Life coach helps women, girls achieve their dreams during sold-out event

Left to right, Chelsea Gheesling, founder of Good Girl Comeback; Ann-Marie Neme, co-founder of Choices Detroit; keynote speaker January Donovan; and Kristi Heft of Choices Detroit pose for a photo before the Jan. 27 "She Is ... Made for More" event for women and girls at the Townsend Hotel in Birmingham. The event was sponsored by the two organizations and has been sold out several times in a row. (Photos by Kelly Luttinen | Special to Detroit Catholic)

January Donovan inspires, motivates women during 'She is ... Made for More' event, sponsored by two local organizations

BIRMINGHAM — Imagine you have a daughter in second grade. She comes home from school and tells you, “Mom, today a boy was making fun of me.” You reply, “Oh, that’s not very nice.” Then she says, “Mom, don’t worry about it. His opinion of me is not my opinion of me.”

Would that surprise you?

In today’s world, it would likely surprise many women, according to January Donovan, a life coach whose company, The Woman School, has been recognized by Forbes and is now in 43 countries.

Donovan, a mother of eight children, told the previous story about one of her own daughters during a sold-out event Jan. 27 at the Townsend Hotel in Birmingham, sponsored by two local organizations, Choices Detroit and Good Girl Comeback. Nearly 200 women, from teenagers to grandmothers, attended the event.

A sold-out audience listens to January Donovan, a life coach who runs The Woman School, during the "She Is ... Made for More" event at the Townsend Hotel in Birmingham.
A sold-out audience listens to January Donovan, a life coach who runs The Woman School, during the "She Is ... Made for More" event at the Townsend Hotel in Birmingham.

The fifth-annual "She Is ... Made for More" event has sold out each year it's been offered, said Ann-Marie Neme, president and co-founder of Choices Detroit. Neme and Chelsea Gheesling, president and founder of Good Girl Comeback, have partnered to offer opportunities for women of all ages to participate in outreach, mentoring, missions and fellowship.

“When our team created the ‘She Is…Made for More' concept, we wanted to shed light on the truth — that we were made for more than what the world projects on us," Neme said. "Our team set a platform to discuss topics that are personal and real to each of us.”

“Our mission is to unite women of all generations promoting the value of being a woman,” Neme continued. “We offer a forum for women to pause and reflect about the direction their lives are taking. We present women with the opportunity to integrate and better fulfill their family, personal, and professional aspirations, and responsibilities, thus achieving true fulfillment. We are a voice for an integral understanding of womanhood in all its dimensions.”

Donovan teaches her children, and the countless women she mentors, ways to think and special skills to deal with the myriad issues and decisions faced daily in a world she admits has “gone a little mad.”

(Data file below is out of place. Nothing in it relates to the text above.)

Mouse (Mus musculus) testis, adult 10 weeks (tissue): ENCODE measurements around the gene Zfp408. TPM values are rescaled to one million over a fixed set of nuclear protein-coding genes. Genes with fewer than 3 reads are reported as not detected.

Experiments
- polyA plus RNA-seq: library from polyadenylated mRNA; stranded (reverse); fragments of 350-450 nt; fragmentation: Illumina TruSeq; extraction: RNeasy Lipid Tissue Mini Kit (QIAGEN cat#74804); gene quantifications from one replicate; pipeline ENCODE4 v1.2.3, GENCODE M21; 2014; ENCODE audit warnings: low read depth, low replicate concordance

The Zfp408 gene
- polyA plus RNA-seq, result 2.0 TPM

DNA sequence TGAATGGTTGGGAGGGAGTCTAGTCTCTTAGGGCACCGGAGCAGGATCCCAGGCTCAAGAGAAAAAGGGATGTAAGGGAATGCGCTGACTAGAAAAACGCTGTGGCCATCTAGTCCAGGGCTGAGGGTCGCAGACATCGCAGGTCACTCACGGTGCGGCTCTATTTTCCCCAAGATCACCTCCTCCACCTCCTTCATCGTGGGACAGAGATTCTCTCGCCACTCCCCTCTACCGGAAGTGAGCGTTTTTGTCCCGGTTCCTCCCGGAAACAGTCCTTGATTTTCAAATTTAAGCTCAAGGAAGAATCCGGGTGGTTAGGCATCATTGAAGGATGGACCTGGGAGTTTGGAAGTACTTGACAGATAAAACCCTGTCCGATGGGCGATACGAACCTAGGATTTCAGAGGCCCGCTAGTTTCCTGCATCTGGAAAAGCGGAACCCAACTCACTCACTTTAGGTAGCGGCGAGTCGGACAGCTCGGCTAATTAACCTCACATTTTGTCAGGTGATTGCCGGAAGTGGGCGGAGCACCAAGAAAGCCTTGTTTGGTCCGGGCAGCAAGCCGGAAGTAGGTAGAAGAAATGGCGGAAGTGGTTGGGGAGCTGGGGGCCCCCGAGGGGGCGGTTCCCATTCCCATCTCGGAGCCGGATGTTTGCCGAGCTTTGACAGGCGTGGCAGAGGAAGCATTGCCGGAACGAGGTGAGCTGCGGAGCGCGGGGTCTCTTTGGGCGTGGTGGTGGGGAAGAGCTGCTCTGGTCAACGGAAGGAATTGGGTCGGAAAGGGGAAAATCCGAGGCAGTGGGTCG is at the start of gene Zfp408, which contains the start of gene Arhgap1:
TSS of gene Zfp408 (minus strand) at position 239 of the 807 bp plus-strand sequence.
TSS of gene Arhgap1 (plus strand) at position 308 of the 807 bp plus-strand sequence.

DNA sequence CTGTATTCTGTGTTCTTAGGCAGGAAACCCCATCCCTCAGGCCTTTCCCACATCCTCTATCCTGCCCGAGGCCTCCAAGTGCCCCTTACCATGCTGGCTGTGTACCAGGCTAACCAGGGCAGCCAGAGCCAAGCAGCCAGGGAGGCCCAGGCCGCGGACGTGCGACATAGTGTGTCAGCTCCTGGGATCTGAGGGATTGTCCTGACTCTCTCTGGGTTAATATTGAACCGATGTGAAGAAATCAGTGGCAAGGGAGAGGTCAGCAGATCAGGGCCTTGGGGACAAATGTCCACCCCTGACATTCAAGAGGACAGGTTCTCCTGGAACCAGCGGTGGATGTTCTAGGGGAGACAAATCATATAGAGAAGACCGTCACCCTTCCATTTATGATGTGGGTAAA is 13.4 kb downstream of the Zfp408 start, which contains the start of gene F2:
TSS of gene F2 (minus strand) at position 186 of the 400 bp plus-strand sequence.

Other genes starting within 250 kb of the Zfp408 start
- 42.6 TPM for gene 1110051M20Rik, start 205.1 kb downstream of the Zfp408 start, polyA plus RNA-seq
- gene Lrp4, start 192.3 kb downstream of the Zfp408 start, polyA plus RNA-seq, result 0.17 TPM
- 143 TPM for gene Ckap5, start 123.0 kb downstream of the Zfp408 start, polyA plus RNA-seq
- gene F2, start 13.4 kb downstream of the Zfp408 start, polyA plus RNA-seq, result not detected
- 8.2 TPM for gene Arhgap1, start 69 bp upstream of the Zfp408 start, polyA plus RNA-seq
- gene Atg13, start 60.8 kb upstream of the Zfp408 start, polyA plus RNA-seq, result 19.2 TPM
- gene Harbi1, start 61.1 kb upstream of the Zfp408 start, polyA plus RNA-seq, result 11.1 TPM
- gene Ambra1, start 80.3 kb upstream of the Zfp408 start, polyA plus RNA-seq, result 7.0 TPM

Donovan’s hope is to help women not only survive but thrive in today’s social media, internet-saturated culture, which studies show breeds loneliness, isolation, depression and confusion. Women find themselves exhausted and in a constant state of comparison and competition with other women, she said.

“We don’t even know how to define what a woman is anymore,” Donovan said, flashing on the screen a photo of Supreme Court Judge Ketanji Brown Jackson, who famously during her confirmation hearing was unable to define the word. “I am not a biologist,” was her answer.

“Women are not taught how to be women,” Donavan said. While in past generations it was common for traditional mentors — mothers and grandmothers and extended family — to live under one roof or at least nearby, a greater degree of separation exists today, she said.

Donavan added women shouldn't be quick to judge other women and should learn how to have mercy of themselves amidst the confusion.

“We haven’t reflected on who we are,” Donovan said. “We don’t know what we want and don’t want. We are in constant reaction mode. We have so many demands on us. This makes us resentful, angry, anxious and it compounds year after year. We are carrying a burden we don’t even have the language to talk about.”

While holding her 2 ½-month-old niece Gisele – the daughter of her sister-in-law who was in attendance – Good Girl Comeback founder Chelsea Gheesling said, “My soul was craving this event. We often forget to take care of ourselves.”
While holding her 2 ½-month-old niece Gisele – the daughter of her sister-in-law who was in attendance – Good Girl Comeback founder Chelsea Gheesling said, “My soul was craving this event. We often forget to take care of ourselves.”
January Donovan gives her presentation before 200 women and girls. Donovan reflected upon the state of society and the expectations placed upon women and girls, encouraging those in attendance to be intentional about planning for their success and developing skills for whatever life might throw at them.
January Donovan gives her presentation before 200 women and girls. Donovan reflected upon the state of society and the expectations placed upon women and girls, encouraging those in attendance to be intentional about planning for their success and developing skills for whatever life might throw at them.

It's important for women to discover what they truly desire, especially as mothers, Donavan said, and then to set out to achieve those dreams in order to be better mentors for their own children.